R. K. Narayan

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What portrait of the family do we get from the story "A Snake on the Grass" by R. K. Narayan? Are the sons calculating?

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R. K. Narayan’s short story “A Snake In the Grass” is less about the snake mentioned in the little than about the family whose compound the snake enters. Narayan describes various members in the family in a number of ways, including the following:

  • The family consists of a mother and her four sons. They are apparently wealthy enough to live in a compound and to be able to afford “an old servant” named Dasa – the only character mentioned by name.
  • The family members swear at Dasa when he dismisses news of the snake. They also threaten to fire him if he doesn’t quickly catch the snake. Both behaviors suggest that the family members – including the sons – are not especially kind.
  • The fact that the family members have to discuss whether to buy a grass cutter suggests that they are not spectacularly rich.
  • The “second son” of the house declares that he knows how to buy things even during wartime, thereby suggesting either that he is highly practical or that he knows the tricks of the wartime economy. When a neighbor contradicts the son, a “heated debate” follows, suggesting that the son does not like to be contradicted.
  • The narrator notes that at

this point the college boy of the house butted in with: “I read in an American paper that 30,000 people die of snake bite every year.”

This news greatly upsets his mother and makes her condemn Dasa even more strongly, suggesting (1) that the boy likes to parade his knowledge (“knowledge” that may in fact be exaggerated); (2) that he may enjoy upsetting his mother; and (3) that he may not care how his report will affect Dasa’s situation. His elaboration upon his comments strongly supports possibilities 2 and 3. Indeed, his further comments suggest that he may have a sense of humor and is deliberately trying to provoke his mother. Certainly he seems to be demonstrating both literal and figurative calculation in his further comments.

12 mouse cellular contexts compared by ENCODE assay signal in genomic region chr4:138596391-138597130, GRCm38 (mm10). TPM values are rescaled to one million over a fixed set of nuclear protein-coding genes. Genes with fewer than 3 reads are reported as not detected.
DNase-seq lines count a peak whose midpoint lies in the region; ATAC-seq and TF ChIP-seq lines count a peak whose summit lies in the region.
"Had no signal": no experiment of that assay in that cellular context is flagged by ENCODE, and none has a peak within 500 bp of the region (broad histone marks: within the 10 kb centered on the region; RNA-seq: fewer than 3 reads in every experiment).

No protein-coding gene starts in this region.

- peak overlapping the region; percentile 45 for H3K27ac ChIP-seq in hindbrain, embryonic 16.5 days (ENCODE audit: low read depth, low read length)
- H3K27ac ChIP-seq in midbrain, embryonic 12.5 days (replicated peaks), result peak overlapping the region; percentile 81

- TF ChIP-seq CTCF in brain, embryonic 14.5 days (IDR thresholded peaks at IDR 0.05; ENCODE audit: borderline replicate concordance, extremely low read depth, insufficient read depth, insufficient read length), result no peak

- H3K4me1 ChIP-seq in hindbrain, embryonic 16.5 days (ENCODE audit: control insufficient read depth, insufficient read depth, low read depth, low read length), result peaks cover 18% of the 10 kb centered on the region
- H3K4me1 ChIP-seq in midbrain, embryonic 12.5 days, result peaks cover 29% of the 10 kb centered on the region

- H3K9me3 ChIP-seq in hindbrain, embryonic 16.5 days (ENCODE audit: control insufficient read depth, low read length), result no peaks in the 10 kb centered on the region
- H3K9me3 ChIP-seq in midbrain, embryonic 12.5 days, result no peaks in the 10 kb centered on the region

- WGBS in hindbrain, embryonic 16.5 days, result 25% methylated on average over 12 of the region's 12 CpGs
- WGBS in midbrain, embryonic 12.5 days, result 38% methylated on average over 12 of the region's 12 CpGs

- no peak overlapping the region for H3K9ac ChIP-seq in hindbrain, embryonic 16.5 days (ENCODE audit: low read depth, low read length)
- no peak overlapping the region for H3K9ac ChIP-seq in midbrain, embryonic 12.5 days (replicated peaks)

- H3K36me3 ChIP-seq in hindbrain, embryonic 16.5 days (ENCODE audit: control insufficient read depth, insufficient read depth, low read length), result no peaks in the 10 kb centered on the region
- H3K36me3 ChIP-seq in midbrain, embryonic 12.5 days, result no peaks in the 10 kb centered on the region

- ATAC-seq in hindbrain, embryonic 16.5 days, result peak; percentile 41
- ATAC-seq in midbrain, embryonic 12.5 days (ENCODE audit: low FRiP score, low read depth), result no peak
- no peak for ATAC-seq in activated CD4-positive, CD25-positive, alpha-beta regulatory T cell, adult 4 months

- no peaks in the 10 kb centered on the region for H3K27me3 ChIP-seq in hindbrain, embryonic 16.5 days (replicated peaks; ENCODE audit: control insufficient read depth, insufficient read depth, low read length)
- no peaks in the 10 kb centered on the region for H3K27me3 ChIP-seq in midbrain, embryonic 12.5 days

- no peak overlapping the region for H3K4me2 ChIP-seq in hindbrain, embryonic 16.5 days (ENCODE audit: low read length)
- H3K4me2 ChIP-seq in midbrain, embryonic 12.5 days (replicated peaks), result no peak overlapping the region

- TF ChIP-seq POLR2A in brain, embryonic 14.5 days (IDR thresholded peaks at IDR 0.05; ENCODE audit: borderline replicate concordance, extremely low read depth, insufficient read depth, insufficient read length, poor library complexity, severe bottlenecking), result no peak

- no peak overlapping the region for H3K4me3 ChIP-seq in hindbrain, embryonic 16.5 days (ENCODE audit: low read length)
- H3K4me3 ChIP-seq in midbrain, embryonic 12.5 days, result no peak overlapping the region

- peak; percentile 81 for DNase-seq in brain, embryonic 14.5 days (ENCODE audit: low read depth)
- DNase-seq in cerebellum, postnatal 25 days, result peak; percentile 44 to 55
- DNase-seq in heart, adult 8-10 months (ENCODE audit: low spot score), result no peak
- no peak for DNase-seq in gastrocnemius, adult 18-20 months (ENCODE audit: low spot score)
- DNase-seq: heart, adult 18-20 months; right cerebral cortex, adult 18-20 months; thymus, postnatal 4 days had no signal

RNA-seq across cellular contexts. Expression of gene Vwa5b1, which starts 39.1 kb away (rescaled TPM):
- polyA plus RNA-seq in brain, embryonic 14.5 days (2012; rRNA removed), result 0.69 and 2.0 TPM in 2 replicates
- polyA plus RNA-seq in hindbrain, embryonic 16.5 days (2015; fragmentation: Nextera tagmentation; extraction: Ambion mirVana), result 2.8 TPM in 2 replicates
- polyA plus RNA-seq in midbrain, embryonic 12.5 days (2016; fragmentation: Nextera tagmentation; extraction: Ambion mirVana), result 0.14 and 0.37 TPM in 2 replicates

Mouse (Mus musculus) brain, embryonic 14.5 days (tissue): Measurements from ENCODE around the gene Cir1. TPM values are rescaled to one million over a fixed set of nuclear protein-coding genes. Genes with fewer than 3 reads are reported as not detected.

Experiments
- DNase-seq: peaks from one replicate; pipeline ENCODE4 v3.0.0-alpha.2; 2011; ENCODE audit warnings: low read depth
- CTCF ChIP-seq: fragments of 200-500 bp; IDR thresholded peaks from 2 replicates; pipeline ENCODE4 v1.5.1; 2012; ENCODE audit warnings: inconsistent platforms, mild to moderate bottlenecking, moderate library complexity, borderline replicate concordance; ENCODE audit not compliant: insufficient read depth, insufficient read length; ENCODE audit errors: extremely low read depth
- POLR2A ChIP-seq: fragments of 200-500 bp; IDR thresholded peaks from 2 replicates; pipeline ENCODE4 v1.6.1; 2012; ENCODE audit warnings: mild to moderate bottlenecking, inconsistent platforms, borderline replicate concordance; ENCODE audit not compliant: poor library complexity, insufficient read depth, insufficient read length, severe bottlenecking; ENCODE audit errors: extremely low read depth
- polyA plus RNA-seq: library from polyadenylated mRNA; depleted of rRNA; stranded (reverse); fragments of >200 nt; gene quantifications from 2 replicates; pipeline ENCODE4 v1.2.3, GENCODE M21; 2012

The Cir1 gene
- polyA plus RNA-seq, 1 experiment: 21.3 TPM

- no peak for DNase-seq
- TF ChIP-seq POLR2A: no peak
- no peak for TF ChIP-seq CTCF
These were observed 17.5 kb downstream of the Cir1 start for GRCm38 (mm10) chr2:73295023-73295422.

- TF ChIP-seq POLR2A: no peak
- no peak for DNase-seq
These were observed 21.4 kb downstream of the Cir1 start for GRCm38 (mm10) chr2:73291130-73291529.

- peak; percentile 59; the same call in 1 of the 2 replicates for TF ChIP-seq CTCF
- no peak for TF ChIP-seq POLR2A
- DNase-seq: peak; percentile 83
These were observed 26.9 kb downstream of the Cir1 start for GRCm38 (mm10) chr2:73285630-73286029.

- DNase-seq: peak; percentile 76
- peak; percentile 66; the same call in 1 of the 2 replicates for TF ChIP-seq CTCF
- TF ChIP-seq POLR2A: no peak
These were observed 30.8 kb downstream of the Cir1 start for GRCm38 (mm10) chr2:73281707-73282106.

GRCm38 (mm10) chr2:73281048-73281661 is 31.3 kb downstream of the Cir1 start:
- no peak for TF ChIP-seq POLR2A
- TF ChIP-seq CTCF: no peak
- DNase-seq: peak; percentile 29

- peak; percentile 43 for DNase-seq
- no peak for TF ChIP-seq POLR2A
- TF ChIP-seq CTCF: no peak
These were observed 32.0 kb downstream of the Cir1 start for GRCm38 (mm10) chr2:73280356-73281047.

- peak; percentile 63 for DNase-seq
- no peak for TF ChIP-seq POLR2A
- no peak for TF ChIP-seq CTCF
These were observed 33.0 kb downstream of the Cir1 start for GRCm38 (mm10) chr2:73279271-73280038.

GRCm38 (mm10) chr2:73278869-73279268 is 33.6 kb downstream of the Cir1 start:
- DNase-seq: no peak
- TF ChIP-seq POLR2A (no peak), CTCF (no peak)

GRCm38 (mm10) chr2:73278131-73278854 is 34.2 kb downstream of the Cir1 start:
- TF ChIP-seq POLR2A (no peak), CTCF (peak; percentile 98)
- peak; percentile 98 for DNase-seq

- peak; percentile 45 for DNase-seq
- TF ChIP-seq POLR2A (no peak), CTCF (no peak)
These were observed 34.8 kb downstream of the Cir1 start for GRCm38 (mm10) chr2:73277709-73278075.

• On the positive side, at least the sons take a hand (literally) in cutting down the vegetation in which the snake may be hiding. They do not leave the job entirely to Dasa. They are not completely lazy and feckless.
  • Their casual dismissal of a visiting beggar makes them appear less than entirely attractive.
  • On the other hand, their admiration of the supposed skills of a snake charmer suggest that they are not completely cynical. (Perhaps they are even a bit naïve.)
  • The sons are calculating in the sense that they make plans to “protect themselves from reptiles in the future,” but this kind of calculation seems only sensible.
  • They are calculating as well in the sense that they keep “a safe distance” from the pot in which Dasa claims to have trapped the snake. Again, however, this kind of calculation is understandable.
  • The fact that Dasa becomes “the hero of the day” suggests that the family members are willing to give him credit when he seems to do a good job. They admire him and even decide to reward him.
  • Even when they suspect that Dasa has deceived them, they are not too upset.  All in all, then, the family and the sons seem more comical than cynically calculating in any evil way.
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